Poland's Two Iconic Cars
They might be communist, but they're full of positive character and some interesting quirks.
After World War Two, Poland was given over to the the Soviet Union. While times were not great and the communist ideology locked away my homeland, there was something that everyone had. A car. Almost everyone, anyway. To celebrate Poland's 100th Year of Independence (Bit late, I know. It was the 11/11/18), here are two of the most iconic cars that were Polish and that I have a deep connection with.
Looks like a Lada. Looks like a communist. Looks, common. But, it's quite exciting.
I have a particular connection with this car. It's very interesting. On the outside, it might look like any other saloon from the Eastern Bloc but it is something quite exciting. Firstly, it's rear wheel drive. What does that mean for the ordinary Pole? Winter drifting. Driver safety features like ABS (Anti-Lock Braking System) or TC (Traction Control) were nowhere to be seen for another few decades, so there was nothing stopping anyone from kicking out the backside of this pale brute.
It was licensed by Fiat to be produced by a company called FSO (Fabryka Samochodow Osobowych). That translated to Passenger Car Factory. Very exciting and original name, I know. But, I suppose excitement and something like ''Ferrari'' or ''Cadillac'' sounded too exciting and capitalist for the communists, so it had to be something bland and terrible. That is, however, in deep contrast to the car.
It wasn't that unsafe, to be fair. Of course it's nowhere near as safe as even a small (but new) car these days, but back in the 70s and 80s this thing was pretty tough, made from resistant soviet metals. Very good. If you happened to see one of these things, you were probably in danger. Or, someone from your area was. Why? The Militia had them. Like this one:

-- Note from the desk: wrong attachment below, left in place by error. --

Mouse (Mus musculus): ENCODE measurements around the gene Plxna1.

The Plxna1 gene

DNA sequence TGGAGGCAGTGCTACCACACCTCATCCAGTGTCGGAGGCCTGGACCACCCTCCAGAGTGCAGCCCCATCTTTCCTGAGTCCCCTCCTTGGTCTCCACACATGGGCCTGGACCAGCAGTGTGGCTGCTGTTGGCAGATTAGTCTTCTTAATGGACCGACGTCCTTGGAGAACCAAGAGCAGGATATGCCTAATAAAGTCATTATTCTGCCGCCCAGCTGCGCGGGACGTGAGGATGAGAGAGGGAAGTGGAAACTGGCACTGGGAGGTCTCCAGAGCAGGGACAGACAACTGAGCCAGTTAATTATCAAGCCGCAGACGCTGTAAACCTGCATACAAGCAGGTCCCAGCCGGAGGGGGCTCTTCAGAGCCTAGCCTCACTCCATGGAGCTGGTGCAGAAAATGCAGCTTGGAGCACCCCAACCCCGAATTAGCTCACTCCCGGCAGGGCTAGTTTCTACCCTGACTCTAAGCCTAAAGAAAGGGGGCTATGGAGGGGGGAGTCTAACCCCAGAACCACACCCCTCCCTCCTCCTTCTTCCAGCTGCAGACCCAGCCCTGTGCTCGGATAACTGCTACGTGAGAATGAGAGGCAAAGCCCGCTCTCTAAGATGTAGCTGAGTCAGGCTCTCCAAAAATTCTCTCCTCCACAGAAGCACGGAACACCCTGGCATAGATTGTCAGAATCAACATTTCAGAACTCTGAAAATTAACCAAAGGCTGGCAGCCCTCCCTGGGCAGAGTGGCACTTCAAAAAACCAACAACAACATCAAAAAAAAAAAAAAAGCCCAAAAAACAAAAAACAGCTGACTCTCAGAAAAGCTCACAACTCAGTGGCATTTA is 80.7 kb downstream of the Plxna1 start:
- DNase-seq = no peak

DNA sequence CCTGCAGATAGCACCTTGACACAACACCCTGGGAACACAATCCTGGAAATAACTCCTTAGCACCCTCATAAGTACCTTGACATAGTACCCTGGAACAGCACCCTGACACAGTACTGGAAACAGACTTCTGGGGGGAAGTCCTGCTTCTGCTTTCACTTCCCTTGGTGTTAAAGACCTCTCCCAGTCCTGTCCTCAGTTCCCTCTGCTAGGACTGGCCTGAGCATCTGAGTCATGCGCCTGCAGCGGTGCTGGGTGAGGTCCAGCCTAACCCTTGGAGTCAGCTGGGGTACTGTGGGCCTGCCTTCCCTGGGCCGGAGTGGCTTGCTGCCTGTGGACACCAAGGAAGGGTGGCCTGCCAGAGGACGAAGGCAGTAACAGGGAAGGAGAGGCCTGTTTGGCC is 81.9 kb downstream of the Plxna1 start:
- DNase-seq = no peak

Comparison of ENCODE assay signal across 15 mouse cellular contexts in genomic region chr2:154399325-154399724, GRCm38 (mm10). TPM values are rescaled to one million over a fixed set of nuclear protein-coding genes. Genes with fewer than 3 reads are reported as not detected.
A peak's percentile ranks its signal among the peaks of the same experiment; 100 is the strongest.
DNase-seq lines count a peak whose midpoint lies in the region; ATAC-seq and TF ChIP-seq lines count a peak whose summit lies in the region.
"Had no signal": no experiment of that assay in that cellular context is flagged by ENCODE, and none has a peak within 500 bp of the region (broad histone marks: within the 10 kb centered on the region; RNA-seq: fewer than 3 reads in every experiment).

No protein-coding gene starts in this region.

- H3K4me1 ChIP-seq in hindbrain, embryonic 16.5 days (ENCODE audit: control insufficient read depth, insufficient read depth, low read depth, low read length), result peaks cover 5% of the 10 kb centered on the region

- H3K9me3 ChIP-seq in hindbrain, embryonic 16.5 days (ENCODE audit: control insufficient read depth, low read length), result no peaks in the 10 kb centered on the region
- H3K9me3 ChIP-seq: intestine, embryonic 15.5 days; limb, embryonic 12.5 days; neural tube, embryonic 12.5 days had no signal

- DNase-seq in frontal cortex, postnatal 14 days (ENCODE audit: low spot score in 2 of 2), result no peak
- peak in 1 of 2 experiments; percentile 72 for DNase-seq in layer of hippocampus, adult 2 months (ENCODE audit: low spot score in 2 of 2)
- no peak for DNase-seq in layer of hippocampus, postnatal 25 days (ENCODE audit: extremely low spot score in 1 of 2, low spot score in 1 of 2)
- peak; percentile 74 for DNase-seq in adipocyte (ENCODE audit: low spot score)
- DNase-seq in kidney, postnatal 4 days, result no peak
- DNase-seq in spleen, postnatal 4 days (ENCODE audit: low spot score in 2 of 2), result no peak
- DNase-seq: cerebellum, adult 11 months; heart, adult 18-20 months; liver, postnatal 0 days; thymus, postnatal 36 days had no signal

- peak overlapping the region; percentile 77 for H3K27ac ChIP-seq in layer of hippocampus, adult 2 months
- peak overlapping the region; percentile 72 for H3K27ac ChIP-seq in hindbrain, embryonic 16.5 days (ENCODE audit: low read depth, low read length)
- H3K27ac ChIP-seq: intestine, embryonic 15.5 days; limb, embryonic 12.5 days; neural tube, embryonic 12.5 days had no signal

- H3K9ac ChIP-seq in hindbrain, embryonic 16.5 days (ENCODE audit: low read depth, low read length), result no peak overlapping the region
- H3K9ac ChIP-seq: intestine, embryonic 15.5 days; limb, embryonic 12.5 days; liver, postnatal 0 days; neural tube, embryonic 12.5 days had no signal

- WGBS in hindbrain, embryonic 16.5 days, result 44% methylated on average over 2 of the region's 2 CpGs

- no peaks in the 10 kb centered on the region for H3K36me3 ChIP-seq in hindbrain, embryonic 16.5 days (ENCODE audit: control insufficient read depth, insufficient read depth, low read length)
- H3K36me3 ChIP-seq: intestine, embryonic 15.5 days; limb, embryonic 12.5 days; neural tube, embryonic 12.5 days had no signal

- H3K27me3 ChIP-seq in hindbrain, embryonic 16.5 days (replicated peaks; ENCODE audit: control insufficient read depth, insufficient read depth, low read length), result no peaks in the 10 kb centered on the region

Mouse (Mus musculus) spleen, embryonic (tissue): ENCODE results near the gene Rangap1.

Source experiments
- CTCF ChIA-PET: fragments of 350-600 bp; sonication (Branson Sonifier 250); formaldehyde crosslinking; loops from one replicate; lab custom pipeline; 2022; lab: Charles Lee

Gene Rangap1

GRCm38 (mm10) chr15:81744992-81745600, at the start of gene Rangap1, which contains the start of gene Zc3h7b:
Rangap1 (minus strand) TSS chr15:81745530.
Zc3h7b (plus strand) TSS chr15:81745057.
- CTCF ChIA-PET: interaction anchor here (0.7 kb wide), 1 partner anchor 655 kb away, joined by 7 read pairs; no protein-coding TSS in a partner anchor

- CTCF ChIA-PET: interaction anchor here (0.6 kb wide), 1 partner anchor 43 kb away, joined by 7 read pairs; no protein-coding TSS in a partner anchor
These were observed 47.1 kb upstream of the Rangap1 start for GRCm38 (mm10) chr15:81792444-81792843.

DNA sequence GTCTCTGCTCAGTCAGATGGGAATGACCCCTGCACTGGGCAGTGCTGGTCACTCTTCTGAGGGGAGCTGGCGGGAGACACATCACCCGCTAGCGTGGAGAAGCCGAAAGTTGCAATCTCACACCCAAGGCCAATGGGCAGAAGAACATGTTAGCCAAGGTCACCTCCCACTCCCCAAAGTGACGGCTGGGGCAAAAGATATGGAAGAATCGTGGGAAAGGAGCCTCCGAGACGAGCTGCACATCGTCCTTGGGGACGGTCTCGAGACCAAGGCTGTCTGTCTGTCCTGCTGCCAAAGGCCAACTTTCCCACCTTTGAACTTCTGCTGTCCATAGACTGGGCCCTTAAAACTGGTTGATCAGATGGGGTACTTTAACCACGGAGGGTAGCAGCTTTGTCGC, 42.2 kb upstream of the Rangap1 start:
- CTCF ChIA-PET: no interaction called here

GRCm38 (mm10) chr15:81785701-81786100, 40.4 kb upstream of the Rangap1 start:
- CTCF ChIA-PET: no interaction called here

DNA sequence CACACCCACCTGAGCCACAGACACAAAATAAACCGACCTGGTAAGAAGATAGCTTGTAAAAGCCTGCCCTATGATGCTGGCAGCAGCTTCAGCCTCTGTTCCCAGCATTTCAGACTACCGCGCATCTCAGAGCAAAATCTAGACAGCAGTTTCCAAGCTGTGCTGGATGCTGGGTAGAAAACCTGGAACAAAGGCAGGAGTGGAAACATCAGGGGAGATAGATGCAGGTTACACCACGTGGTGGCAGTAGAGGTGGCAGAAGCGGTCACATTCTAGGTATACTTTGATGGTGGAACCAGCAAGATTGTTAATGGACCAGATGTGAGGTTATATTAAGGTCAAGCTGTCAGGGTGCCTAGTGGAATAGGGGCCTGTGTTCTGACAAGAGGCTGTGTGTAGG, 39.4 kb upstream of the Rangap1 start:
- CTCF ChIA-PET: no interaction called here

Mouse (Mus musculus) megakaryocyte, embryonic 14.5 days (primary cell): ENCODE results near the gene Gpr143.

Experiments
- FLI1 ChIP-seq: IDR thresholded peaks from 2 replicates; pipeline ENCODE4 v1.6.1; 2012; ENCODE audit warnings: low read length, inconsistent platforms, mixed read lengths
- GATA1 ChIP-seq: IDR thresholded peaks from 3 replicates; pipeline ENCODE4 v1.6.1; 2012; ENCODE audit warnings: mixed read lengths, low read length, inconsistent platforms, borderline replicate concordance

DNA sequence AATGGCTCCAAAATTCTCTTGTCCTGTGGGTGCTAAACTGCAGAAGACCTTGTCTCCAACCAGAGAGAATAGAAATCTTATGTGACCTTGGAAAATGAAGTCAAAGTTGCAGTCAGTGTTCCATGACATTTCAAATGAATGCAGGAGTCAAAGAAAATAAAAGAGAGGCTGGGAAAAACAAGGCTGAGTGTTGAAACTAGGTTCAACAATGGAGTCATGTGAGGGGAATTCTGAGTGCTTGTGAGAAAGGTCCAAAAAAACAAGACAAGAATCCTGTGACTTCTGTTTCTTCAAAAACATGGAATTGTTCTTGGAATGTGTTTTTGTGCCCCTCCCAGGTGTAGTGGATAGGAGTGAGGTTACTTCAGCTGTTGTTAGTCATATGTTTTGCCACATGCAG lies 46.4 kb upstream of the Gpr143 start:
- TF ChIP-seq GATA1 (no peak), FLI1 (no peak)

If you say this, someone you know from the locality was probably in trouble. Probably for selling Marlboro imports from the USA.
If you saw one of these blue beasts, you had to beware. You never knew who they were after. All of this is what my father says, being someone who lived through communism in the early 70s and up to '89. He had one, too. But, it was gone before I was born. However, I did travel in it. Inside the womb of my mother. In fact, I was in that car when they had an accident. A car ahead of my father was indicating left to, presumably, drive into the driveway of his home. My father proceed to overtake the now-very-slow Fiat 126p (More on that later) but instead of turning left as indicated, he decided to turn right into the opposite driveway. It got T-Boned, and was smashed to pieces by the communist car some twenty metres. Somehow, my father says, all of the occupants of that little 126p made it out unscathed. Everyone inside the 125p was fine, but the car was dead. The engine sustained severe damage and the small city car trashed it. Not even the best of the Soviet Union's steel could protect it's heart from failure. Shame.